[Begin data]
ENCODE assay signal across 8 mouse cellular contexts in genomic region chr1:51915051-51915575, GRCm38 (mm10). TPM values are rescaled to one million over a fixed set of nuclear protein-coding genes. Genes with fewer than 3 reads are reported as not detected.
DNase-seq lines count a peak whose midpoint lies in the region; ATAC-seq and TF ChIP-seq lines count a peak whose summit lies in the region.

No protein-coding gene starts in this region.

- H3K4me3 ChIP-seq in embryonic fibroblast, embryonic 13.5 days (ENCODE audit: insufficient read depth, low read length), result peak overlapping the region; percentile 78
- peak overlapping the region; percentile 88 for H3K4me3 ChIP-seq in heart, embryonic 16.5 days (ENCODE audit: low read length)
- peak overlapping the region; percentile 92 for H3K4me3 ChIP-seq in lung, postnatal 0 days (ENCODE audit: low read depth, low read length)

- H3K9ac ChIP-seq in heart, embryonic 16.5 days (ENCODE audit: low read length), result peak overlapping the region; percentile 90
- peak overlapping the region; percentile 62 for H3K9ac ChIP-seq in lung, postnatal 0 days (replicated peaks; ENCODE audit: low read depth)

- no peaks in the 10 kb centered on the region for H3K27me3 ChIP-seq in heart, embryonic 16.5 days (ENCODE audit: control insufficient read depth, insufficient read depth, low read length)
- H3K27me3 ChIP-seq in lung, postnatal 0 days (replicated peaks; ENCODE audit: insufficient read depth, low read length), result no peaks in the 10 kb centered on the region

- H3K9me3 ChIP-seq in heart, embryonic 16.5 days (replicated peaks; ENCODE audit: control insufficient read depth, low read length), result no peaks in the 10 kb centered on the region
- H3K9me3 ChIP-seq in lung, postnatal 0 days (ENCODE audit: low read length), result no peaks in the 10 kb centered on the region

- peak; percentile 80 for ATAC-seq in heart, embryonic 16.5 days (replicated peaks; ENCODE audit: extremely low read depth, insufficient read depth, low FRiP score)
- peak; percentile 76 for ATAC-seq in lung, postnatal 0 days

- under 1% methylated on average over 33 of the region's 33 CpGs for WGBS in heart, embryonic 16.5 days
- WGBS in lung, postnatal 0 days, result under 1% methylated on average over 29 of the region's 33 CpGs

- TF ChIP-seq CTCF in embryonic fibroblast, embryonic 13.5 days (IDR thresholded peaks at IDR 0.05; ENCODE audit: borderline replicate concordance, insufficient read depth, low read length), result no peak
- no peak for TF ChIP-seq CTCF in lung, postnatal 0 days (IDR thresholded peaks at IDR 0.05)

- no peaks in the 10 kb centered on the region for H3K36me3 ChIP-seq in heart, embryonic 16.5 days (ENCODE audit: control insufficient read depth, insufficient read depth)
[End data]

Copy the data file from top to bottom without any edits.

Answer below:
ENCODE assay signal across 8 mouse cellular contexts in genomic region chr1:51915051-51915575, GRCm38 (mm10). TPM values are rescaled to one million over a fixed set of nuclear protein-coding genes. Genes with fewer than 3 reads are reported as not detected.
DNase-seq lines count a peak whose midpoint lies in the region; ATAC-seq and TF ChIP-seq lines count a peak whose summit lies in the region.

No protein-coding gene starts in this region.

- H3K4me3 ChIP-seq in embryonic fibroblast, embryonic 13.5 days (ENCODE audit: insufficient read depth, low read length), result peak overlapping the region; percentile 78
- peak overlapping the region; percentile 88 for H3K4me3 ChIP-seq in heart, embryonic 16.5 days (ENCODE audit: low read length)
- peak overlapping the region; percentile 92 for H3K4me3 ChIP-seq in lung, postnatal 0 days (ENCODE audit: low read depth, low read length)

- H3K9ac ChIP-seq in heart, embryonic 16.5 days (ENCODE audit: low read length), result peak overlapping the region; percentile 90
- peak overlapping the region; percentile 62 for H3K9ac ChIP-seq in lung, postnatal 0 days (replicated peaks; ENCODE audit: low read depth)

- no peaks in the 10 kb centered on the region for H3K27me3 ChIP-seq in heart, embryonic 16.5 days (ENCODE audit: control insufficient read depth, insufficient read depth, low read length)
- H3K27me3 ChIP-seq in lung, postnatal 0 days (replicated peaks; ENCODE audit: insufficient read depth, low read length), result no peaks in the 10 kb centered on the region

- H3K9me3 ChIP-seq in heart, embryonic 16.5 days (replicated peaks; ENCODE audit: control insufficient read depth, low read length), result no peaks in the 10 kb centered on the region
- H3K9me3 ChIP-seq in lung, postnatal 0 days (ENCODE audit: low read length), result no peaks in the 10 kb centered on the region

- peak; percentile 80 for ATAC-seq in heart, embryonic 16.5 days (replicated peaks; ENCODE audit: extremely low read depth, insufficient read depth, low FRiP score)
- peak; percentile 76 for ATAC-seq in lung, postnatal 0 days

- under 1% methylated on average over 33 of the region's 33 CpGs for WGBS in heart, embryonic 16.5 days
- WGBS in lung, postnatal 0 days, result under 1% methylated on average over 29 of the region's 33 CpGs

- TF ChIP-seq CTCF in embryonic fibroblast, embryonic 13.5 days (IDR thresholded peaks at IDR 0.05; ENCODE audit: borderline replicate concordance, insufficient read depth, low read length), result no peak
- no peak for TF ChIP-seq CTCF in lung, postnatal 0 days (IDR thresholded peaks at IDR 0.05)

- no peaks in the 10 kb centered on the region for H3K36me3 ChIP-seq in heart, embryonic 16.5 days (ENCODE audit: control insufficient read depth, insufficient read depth)